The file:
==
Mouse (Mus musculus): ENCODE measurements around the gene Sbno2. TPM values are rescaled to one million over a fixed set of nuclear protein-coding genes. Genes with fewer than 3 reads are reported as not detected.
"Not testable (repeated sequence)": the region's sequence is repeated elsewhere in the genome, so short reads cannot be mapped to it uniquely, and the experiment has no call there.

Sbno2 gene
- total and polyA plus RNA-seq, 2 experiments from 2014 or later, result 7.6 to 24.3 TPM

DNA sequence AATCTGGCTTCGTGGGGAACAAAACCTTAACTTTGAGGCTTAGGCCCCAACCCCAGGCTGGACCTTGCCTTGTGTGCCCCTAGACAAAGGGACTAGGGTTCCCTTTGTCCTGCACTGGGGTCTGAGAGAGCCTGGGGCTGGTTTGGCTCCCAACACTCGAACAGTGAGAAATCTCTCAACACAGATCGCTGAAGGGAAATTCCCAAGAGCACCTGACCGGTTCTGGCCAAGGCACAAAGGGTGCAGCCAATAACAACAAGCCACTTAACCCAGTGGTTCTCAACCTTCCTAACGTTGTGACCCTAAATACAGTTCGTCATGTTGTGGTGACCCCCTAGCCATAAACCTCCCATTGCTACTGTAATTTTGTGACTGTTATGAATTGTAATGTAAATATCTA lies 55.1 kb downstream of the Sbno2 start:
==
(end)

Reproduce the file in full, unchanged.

Mouse (Mus musculus): ENCODE measurements around the gene Sbno2. TPM values are rescaled to one million over a fixed set of nuclear protein-coding genes. Genes with fewer than 3 reads are reported as not detected.
"Not testable (repeated sequence)": the region's sequence is repeated elsewhere in the genome, so short reads cannot be mapped to it uniquely, and the experiment has no call there.

Sbno2 gene
- total and polyA plus RNA-seq, 2 experiments from 2014 or later, result 7.6 to 24.3 TPM

DNA sequence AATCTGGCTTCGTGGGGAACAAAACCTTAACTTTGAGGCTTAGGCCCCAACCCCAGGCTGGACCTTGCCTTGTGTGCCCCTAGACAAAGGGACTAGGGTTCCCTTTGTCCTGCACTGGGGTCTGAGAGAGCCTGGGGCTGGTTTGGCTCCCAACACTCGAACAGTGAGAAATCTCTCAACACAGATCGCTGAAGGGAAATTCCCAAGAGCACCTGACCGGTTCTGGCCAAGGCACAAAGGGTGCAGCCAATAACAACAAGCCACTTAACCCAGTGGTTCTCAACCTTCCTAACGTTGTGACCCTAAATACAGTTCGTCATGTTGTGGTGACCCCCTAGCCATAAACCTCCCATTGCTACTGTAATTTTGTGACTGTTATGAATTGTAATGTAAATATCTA lies 55.1 kb downstream of the Sbno2 start: